TW Viewpoint | Our Unique EarthJune 10, 2022 | Javid Khan
Our universe has captured the minds and imaginations of many throughout the years. Space exploration is slowly becoming common place in our day and age. But, with the discovery of billions of galaxies in our ever-expanding universe, is the Earth just another planet in the grand scheme of things?
Before the 16th century, it was widely accepted that the Earth was at the center of our solar system, while the surrounding planets, moons, and sun revolved around it, making it unique and remarkable. However, Nicolaus Copernicus challenged this idea. He proposed that the Earth, and other planetary bodies in our solar system, revolve around the sun.
"Today, the 'Copernican Principle' – stating that not just we, but no one, occupies a special place in the Universe – is a bedrock tenet of modern cosmology." (New Astronomical Discovery Challenges 500-Year-Old 'Copernican Principle', Forbes.com)
Edwin Hubble solidified this notion with his discoveries in the 1920's. Using the 100-inch telescope at Mount Wilson, Hubble documented several galaxies beyond the Milky Way, proving that the universe was not specific to our own galaxy. With billions of galaxies now evident, our planet was hardly distinguished at all.
Carl Sagan in his book, 'Pale Blue Dot' described the Earth based on an image taken by Voyager 1 on February 14, 1990:
"Look again at that dot. That's here. That's home. That's us. On it everyone you love, everyone you know, everyone you ever heard of, every human being who ever was, lived out their lives… Our planet is only a speck in the great enveloping cosmic dark." (Carl Sagan, Pale Blue Dot, 1994)
But is this so? Is the Earth just another lonely speck? Is there nothing special or unique about it?
With the advent of outer space exploration, evidence of complex life is seen as unique to Earth. While there are some who speculate that fossilized microscopic life may have been discovered on Mars, the complexity of life we see on Earth is by no means comparable. All the requirements for complex life to exist and thrive are present and precisely balanced.
Liquid water, as many would agree, is essential to life, and as you can probably tell, Earth has tons of it! Liquid water makes up 71% of the Earth's surface. But liquid water is not the only factor – Europa, one of Jupiter's moons, is hypothesized to have liquid water below the surface; however, there has been no evidence of life. Liquid water is essential, but not the only factor.
Another essential requirement is Earth's atmosphere. This thin layer measures less than 1% of the Earth's diameter. It is composed of 78% nitrogen, 21% oxygen and 1% argon – a mixture that is essential for liquid water to exist and a suitable environment for complex life to breathe. Our atmosphere also allows for our temperate climate, while blocking the unwanted radiation from space.
We also have our moon. Approximately a quarter the size of Earth, our moon stabilizes the planet on its axis at a constant 23.5 degrees, which ensures mild seasonal changes and temperatures, which would otherwise be too drastic for life.
The size of the sun is another important factor. Our sun is referred to as a spectral type G2 dwarf main sequence star and its size plays a key role in complex life. If our sun was smaller, like 90% of the other suns in our galaxy, the habitable zone of the Earth (the distance from the sun) would be need to be closer. The increased gravitational pull resulting from this short distance would cause the Earth's rotation to be in synch with its orbit around the sun – half of the earth would be in complete and utter darkness with cold and icy temperatures, while the other half would be constantly bombarded with solar radiation and become a desolate wasteland.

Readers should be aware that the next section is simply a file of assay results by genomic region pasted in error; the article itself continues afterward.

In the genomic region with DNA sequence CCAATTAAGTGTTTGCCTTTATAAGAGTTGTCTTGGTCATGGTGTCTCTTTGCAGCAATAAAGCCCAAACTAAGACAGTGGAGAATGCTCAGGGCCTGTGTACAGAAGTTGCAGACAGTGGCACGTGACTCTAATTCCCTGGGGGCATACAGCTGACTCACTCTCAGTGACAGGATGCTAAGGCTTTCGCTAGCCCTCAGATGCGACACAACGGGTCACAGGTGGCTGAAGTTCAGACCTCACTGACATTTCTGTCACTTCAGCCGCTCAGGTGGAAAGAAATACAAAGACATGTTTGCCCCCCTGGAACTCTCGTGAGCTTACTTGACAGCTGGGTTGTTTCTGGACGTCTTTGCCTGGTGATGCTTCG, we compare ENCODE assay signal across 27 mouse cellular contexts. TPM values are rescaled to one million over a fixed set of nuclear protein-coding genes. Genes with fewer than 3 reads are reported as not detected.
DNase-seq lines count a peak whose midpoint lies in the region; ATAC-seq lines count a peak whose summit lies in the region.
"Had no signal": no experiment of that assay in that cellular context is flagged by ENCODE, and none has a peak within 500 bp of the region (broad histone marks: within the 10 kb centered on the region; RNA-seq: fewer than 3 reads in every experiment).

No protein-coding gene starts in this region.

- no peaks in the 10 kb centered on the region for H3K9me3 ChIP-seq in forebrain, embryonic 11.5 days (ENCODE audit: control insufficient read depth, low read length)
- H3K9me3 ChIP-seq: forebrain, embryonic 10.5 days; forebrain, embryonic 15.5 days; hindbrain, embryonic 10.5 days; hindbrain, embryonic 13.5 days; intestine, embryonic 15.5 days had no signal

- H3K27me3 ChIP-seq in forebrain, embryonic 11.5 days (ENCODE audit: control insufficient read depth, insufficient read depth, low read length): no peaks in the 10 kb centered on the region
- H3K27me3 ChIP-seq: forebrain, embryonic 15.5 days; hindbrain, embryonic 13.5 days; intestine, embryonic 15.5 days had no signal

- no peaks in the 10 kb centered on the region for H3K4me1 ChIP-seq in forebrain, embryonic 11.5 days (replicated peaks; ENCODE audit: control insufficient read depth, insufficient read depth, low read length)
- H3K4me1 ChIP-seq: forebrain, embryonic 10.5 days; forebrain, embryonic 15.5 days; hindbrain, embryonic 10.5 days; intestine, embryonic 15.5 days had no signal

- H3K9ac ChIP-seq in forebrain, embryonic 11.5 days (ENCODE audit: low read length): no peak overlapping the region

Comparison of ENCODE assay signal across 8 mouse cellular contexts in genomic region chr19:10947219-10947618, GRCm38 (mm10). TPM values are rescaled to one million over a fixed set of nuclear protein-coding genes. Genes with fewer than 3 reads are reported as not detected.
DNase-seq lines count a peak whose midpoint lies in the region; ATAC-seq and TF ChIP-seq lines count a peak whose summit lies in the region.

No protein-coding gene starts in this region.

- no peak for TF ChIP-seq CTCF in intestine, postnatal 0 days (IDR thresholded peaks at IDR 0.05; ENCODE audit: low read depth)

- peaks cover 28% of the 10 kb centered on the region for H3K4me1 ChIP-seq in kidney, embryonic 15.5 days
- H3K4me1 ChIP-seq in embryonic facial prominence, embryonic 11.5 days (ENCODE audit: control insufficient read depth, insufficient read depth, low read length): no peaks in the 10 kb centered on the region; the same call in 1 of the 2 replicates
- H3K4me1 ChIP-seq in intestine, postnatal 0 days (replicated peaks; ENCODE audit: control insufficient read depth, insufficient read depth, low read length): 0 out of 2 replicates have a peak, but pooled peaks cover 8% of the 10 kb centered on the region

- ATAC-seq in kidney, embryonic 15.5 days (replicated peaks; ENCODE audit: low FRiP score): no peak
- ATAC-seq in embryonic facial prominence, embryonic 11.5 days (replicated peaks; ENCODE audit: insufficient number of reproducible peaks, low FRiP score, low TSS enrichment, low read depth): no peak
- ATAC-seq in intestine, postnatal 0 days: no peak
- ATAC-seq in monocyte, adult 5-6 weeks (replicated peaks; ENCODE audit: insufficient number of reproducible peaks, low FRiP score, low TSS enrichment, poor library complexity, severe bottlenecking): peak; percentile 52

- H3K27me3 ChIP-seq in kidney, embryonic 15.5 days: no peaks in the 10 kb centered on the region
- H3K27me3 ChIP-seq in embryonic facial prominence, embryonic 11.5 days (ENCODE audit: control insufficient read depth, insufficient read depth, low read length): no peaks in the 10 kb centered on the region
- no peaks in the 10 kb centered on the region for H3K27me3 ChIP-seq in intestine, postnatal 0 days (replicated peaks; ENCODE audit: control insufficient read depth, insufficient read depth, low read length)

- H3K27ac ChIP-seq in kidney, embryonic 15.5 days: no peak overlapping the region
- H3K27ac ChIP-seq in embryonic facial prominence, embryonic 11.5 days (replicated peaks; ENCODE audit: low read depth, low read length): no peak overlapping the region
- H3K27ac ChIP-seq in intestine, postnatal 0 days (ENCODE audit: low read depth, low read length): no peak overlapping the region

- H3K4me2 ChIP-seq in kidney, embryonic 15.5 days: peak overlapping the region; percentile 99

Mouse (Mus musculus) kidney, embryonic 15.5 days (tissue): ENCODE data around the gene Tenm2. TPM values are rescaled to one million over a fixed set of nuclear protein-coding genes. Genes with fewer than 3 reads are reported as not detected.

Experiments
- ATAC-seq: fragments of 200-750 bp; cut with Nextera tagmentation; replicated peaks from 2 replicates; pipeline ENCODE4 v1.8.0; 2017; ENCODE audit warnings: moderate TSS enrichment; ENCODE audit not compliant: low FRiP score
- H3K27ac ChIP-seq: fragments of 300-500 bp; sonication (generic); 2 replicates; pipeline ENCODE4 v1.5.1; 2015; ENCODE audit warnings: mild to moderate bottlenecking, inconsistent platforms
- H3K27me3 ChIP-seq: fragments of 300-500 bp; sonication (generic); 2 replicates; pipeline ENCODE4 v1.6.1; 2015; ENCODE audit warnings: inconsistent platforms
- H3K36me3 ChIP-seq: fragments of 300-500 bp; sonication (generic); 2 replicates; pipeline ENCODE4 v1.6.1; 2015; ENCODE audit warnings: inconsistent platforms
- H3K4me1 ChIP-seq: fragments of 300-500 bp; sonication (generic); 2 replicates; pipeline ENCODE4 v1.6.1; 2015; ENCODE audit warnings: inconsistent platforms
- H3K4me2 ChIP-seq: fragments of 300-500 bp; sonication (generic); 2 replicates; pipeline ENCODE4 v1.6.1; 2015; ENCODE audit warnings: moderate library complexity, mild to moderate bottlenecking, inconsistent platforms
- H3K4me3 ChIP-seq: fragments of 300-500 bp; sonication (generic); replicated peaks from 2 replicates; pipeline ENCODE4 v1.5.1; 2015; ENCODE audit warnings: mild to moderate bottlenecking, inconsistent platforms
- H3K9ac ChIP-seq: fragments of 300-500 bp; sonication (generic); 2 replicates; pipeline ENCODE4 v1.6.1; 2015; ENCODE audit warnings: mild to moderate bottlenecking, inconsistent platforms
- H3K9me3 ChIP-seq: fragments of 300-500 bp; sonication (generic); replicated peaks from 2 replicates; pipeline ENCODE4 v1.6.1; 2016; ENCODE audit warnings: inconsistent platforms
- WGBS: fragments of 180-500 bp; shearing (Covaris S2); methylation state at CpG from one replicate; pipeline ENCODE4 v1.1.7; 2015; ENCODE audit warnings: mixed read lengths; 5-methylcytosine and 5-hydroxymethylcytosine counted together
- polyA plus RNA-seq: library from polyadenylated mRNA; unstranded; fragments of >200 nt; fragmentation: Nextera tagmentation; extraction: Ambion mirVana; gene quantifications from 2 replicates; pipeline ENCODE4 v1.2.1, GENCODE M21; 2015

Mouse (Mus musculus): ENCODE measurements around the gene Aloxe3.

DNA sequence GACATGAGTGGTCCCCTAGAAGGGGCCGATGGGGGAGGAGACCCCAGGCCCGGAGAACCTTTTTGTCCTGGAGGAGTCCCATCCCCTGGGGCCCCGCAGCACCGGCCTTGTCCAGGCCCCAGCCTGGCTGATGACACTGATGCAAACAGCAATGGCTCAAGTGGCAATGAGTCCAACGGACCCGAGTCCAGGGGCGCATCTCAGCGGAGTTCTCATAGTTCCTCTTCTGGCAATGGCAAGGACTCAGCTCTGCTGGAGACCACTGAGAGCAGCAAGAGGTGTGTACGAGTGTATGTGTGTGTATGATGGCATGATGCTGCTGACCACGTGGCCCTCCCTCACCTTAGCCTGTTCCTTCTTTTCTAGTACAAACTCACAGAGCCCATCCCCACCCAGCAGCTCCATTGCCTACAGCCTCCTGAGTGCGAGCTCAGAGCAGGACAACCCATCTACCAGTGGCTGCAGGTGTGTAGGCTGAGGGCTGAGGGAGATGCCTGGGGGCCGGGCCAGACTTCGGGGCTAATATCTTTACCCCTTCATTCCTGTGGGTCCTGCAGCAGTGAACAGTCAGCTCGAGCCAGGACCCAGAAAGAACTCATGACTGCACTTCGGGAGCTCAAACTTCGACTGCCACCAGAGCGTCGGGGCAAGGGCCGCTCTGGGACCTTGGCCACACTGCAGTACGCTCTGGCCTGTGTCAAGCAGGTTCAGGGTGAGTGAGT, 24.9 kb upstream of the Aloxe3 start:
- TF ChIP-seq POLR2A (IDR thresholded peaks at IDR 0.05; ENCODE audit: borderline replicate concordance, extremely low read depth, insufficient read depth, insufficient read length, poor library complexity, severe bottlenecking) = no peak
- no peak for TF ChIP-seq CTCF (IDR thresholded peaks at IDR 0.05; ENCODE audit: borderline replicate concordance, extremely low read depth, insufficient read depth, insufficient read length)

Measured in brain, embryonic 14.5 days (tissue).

While the Earth is positioned perfectly in the habitable zone in our solar system with the right size sun, it is also situated in the galactic habitable zone of our galaxy – the milky way. The core of the milky way is comprised of millions of exploding suns and a black hole at the very center, while the outer edges of the galaxy lack the natural elements for life to exist. The galactic habitable zone is the ideal spot within our galaxy that life can exist; however, being within this zone is not the only factor. While you can be within the galactic habitable zone, the spiral 'arms' of the galaxy would pose a threat with several super novae present. The Earth, by all odds, managed to be within the galactic habitable zone, but outside of the galaxy's spiral arms, nested in a comfortable environment for complex life to exist.
There are myriads of other requirements, but it is undeniable that complex and intelligent life thrives on Earth. This level of complexity is defined by the innumerable number of species and other living organisms discovered. Many will think the complex life we see today is a result of evolution – the slow and gradual transformation of species through time. But, if we are a mere speck in this cosmic darkness and there is nothing distinguishable about the Earth, why is it that evolutionary biology hasn't occurred in any other parts of the known universe? If there are microbial life on Mars, why hasn't it evolved? Shouldn't evolution be an unchanging law much like the physical laws present throughout the universe? It would seem that evolution was partial to the Earth.
Contrary to what some may believe, the Earth is unique. It has all the necessary requirements for life to exist and thrive. We are not a mere happenstance in the cosmic dark, but it would seem that our planet was designed for us to inhabit. The abundance of liquid water, the right size sun and moon and our perfect placement in the cosmos appears to be that of a designer rather than a mere accident.